Google, Motorola and HP: How the Tech Industry Is Changing

  • Share
  • Read Later

Focus On Software and Services

The software and services segment of the industry are by far the most profitable, yielding margins of 50% to 80% on average. Hardware, in contrast, rarely yields margins of great than 10%—unless you’re Apple.

(MORE: Why HP Is Getting Out of the Consumer Game)

For many who know some history of the technology industry, they know that this thinking is what led IBM to exit the hardware business and focus only on software and services. In 2005, they sold off their entire business to Lenovo. It is a strategy I fully expect a number of other companies to begin to employ, as Apple has shown them all that vertical integration is a key to success.

Dell, for example, has been slowly backing off their consumer business. They have shifted resources from consumer PCs to enterprise and IT. Dell, like HP, has a robust services group as well as software, to some extent. I would not be surprised in the slightest if at some point in time Dell also exits the consumer PC business because they are bound to discover the same thing that HP has; to play in the consumer market, you have to invest in and own the entire ecosystem to meet consumers’ needs.

What Does It All Mean for Consumer PCs?

It means new entrants have more opportunities. Companies like Acer, Lenovo, Asus and Samsung, for example, now have a wider opening to gain more PC market share worldwide. But to do so, they too will need to pay more attention to providing complete solutions and ecosystems for consumers.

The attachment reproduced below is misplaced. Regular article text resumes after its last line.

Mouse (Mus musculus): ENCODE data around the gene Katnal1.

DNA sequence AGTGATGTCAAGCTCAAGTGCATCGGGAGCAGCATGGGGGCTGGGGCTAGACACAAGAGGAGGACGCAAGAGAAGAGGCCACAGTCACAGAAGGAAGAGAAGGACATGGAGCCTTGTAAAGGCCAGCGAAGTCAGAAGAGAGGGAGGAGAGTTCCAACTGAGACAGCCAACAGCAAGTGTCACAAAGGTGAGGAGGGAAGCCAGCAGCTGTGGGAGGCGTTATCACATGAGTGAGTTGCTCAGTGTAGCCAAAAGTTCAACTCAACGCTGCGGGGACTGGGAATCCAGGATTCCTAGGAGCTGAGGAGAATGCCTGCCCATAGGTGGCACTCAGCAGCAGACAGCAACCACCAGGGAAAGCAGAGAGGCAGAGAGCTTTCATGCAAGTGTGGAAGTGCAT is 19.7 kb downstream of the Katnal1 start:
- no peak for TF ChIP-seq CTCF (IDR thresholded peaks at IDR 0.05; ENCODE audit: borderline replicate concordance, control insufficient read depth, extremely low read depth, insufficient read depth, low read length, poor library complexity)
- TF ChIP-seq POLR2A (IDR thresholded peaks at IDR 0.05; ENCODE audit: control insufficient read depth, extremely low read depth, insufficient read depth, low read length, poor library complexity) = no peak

This is also great news for Apple as turmoil in the Windows PC world will lead more customers to Apple’s door.

The bottom line is that companies are facing this reality of the post PC era in a number of different ways. And the post PC era is already in full swing. Companies who think they can do things they way they used to in this era will continue to face difficult market challenges. It is clear we are entering uncharted territory and companies will need to innovate and take calculated risks if they hope to stay relevant. And, like Apple, if they want to be competitive and really create products that consumers want and will buy, they too may have to employ a vertically integrated approach to the market.

As these industry changes continue, I expect to see more acquisitions, spin-offs or shut-downs. And as the post PC era begins to dominate the consumer computing experience, it will be more difficult for anyone to be a one trick (hardware-only) pony in the future.

Ben Bajarin is the Director of Consumer Technology Analysis and Research at Creative Strategies, Inc, a technology industry analysis and market intelligence firm located in Silicon Valley.

MORE: Why Competing with Apple Is So Difficul


  1. 1
  2. 2
  3. Next